My take is that we're currently seeing a repeat of what happened after the GFC. Earnings tanked due to the lockdown but EPS expectations are now starting to move back up as the economy recovers. Again, thanks in no small part to the commitment of Jay Powell's bunch to do just about whatever it takes to keep the economy from a downward spiral.

So... While the valuation charts are definitely a little scary right now (okay, a lot scary), I think we need to remember that stocks are in the process of discounting the recovery in the economy and earnings. And as long as the recovery occurs, then it can be argued that stocks can continue to advance at a reasonable rate.

But... If the recovery is disrupted, delayed, or worse, well, the bears will argue that stocks are "ahead of their skis" and some downside adjustments may be necessary.

In closing, I'll argue that as long as the economy continues to recover, P/E's aren't a problem. So, here's hoping that the vaccines are effective, can be distributed quickly, and the economy can return to some sort of "normal" in the next 6-9 months. Fingers crossed.

Now let's turn to the state of my favorite big-picture market models...

The Big-Picture Market Models

There are no changes to report on the Primary Cycle board again this week. As I've been saying, the message from the board is the bulls remain in control. However, it should be noted that from a short-term perspective, stocks remain in an overbought condition and sentiment is overly optimistic. As such, countertrend move at some point in the future wouldn't be surprising.


* Source: Ned Davis Research (NDR) as of the date of publication. Historical returns are hypothetical average annual performances calculated by NDR.

Reviewing "Primary" Cycle History

While I don't often make portfolio adjustments based on the long-term trends in the stock market (aka the "primary cycles"), I have found over the years that checking in on state of the cycles and the weekly/monthly charts helps to keep the big-picture in perspective.


* Source: Ned Davis Research (NDR) as of the date of publication. Historical returns are hypothetical average annual performances calculated by NDR.

The Secular Market Cycle

Definition: A secular bull market is a period in which stock prices rise at an above-average rate for an extended period (think 5 years or longer) and suffer only relatively short intervening declines. A secular bear market is an extended period of flat or declining stock prices. Secular bull or bear markets typically consist of multiple cyclical bull and bear markets. Below is a monthly chart of the S&P 500 Index illustrating the current cycle, which we estimate began on March 9, 2009.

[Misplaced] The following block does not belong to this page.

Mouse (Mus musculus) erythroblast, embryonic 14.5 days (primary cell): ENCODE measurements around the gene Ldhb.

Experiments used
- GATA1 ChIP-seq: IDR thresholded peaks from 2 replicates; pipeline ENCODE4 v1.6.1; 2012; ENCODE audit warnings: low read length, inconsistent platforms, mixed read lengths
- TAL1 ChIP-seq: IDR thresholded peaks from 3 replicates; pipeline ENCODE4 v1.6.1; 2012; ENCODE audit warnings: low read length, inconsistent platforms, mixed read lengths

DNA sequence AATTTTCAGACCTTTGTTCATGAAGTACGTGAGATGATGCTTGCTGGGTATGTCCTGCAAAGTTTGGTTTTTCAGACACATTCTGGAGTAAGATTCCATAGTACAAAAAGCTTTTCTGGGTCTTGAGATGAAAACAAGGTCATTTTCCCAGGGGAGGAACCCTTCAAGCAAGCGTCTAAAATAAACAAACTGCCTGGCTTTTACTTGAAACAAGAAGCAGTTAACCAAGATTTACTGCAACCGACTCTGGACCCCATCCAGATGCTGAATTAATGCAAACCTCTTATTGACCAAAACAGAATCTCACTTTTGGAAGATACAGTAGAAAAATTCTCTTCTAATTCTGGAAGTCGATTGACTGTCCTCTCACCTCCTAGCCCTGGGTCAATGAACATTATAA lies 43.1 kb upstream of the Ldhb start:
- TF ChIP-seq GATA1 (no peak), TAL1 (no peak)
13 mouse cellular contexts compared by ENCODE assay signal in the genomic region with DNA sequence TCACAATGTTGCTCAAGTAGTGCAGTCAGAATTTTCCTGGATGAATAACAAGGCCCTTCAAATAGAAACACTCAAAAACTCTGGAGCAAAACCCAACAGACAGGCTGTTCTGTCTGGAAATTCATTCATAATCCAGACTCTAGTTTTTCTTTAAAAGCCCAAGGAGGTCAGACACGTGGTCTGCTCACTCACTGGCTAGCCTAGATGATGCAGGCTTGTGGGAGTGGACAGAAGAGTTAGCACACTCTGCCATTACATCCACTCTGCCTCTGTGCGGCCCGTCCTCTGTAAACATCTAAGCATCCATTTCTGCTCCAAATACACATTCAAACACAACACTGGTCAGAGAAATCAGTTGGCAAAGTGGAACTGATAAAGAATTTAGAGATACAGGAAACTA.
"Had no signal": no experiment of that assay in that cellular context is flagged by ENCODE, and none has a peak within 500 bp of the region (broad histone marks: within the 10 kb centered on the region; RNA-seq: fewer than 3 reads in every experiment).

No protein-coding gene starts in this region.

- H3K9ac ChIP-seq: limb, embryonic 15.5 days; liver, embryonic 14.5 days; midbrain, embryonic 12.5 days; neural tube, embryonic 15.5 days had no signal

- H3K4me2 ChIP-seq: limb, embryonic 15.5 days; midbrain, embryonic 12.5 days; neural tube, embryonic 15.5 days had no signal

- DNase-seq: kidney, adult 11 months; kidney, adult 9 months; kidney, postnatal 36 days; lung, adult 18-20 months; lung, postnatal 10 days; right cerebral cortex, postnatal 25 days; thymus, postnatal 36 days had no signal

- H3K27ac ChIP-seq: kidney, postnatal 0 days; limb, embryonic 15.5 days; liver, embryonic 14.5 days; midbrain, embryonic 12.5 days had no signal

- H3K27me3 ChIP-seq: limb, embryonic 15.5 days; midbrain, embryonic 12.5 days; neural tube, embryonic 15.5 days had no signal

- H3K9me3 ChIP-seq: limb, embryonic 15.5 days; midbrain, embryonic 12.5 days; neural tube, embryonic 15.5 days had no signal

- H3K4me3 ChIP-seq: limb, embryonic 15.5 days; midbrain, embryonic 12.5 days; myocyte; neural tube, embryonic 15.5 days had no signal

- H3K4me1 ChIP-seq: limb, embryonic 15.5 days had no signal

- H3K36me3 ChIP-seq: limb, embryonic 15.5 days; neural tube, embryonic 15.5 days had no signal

S&P 500 - Monthly

View Full Size Chart Online

The Cyclical Market Cycle

Definition: A cyclical bull market requires a 30% rise in the DJIA after 50 calendar days or a 13% rise after 155 calendar days. Reversals of 30% in the Value Line Geometric Index since 1965 also qualify. A cyclical bear market requires a 30% drop in the DJIA after 50 calendar days or a 13% decline after 145 calendar days. Reversals of 30% in the Value Line Geometric Index also qualify. Below is a weekly chart of the S&P 500 illustrating the current cycle, which we estimate began on March 24, 2020.

S&P 500 - Weekly

View Full Size Chart Online

Thought For The Day:

Leadership is defining the truth. -Pat Riley

Market Models Explained

Wishing you green screens and all the best for a great day,

David D. Moenning
Founder, Chief Investment Officer
Heritage Capital Research, an SEC Registered Investment Advisor

Disclosures

At the time of publication, Mr. Moenning held long positions in the following securities mentioned: none - Note that positions may change at any time.

NOT INDIVIDUAL INVESTMENT ADVICE. IMPORTANT FURTHER DISCLOSURES